Aequs employees are giving the toys their final touches.
Melligeri recalls that sometime in 2014-15, through his network of aviation industry partners, he came across senior executives from Hasbro looking to diversify their manufacturing base. “Initially we were hesitant. What is common to producing precision engineering aircraft components to mass producing toys, we wondered? We realised that our design, development, model making, tooling, molding, painting, jigs and fixtures engineering, assembly and packaging skills were exactly what was needed for the toy industry too.”
Toys, like aircraft components, involved safety; there should be no lead in paints, it had to be toxic free, quality and precision metrics had to be high as a large user base were kids. Melligeri says India operates at a third of the labour cost of Vietnam and China. The cost of electricity was lower than China, and there were a lot of engineering resources being created every year. Although productivity was lower than in China, it can still be increased through other cost levers to make the country more competitive globally.
Land prices in Koppal were significantly lower than most other places in the country and there was a pool of labour who could be trained to do basics like painting, assembly, operating molding machines and packaging, says Aequs. Unlike China, where European and American buyers were wary of human resources practices, India’s stringent laws and its democratic openness, provided an edge to suppliers from the country. Koppal has excellent rail, air, and sea connectivity, which helped seal the deal.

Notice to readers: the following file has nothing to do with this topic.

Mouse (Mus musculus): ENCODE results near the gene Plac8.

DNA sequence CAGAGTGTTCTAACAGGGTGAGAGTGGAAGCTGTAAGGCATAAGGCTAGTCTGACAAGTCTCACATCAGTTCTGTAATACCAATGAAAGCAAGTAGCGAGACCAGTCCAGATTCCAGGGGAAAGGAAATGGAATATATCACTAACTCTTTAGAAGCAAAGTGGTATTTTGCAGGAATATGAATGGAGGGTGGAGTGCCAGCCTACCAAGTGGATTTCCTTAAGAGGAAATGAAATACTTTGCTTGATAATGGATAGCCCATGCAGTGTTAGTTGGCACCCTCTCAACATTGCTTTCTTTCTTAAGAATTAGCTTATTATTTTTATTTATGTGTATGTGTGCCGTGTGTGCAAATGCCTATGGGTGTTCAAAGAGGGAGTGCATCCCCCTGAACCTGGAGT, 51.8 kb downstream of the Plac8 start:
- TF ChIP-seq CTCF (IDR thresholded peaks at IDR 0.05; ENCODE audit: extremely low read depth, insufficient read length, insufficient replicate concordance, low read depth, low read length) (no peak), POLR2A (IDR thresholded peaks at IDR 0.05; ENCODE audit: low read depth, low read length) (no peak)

The toy empire’s bright employees at work in an assembly line
Aequs established a national skill development center in Bhanapur, Koppal with active support from the state government. This was done in collaboration avec Vishweshwariah Techno University and Karnataka Skill Development Corporation. It will train more then 25,000 youth in design and development, modeling, tooling, mold making, painting, electric and electronics assembly, testing as well as quality assurance.
The Union government is also providing capital investment subsidy upto 30 per cent of fixed assets, a wage subsidy of ₹1500 per month per employee for five years, an interest subsidy of five per cent, a freight subsidy upto 75 per cent for exports, guaranteed power supply at ₹2 per unit for five years, a 50 per cent reimbursement of rent and a training assistance of ₹12,500 per candidate, apart from other incentives for all units located in the toy cluster SEZ.
Aequs and Vishweshwariah Tech University have collaborated to establish a national skill development center at Bhanapur in Koppal.
The Koppal Toy Cluster was created in the midst of the pandemic. It houses manufacturing facilities from many players. Melligeri claims that the toy cluster was developed under the auspices of Aequs Infra a group company. It will offer world-class facilities and support by state-of the-art technologies. “Our plug and play, built to suit facilities, is aimed at all verticals of toy manufacturing. We are a 400-acre exclusive processing zone with numerous incentives provided by the government, well connected for all modes of travel with and a large pool of employable youth. Our intention is to ensure India emerges as a global powerhouse in toy manufacturing.”
One of the major problems with the Indian economic growth story has been that it has been a ‘jobless’ growth. story. It is vital that the country provides large-scale employment, which can only be achieved by the manufacturing sector, with millions of young people joining the workforce each year. More success stories like that of the Koppal cluster must be replicated across the country for this to happen. Melligeri is optimistic about the future, however. “We are at the cusp of the Indian growth story. What India did in the global IT services, we can do for manufacturing including toys. Aequs is ready to play its part,”He adds.
August 28, 2022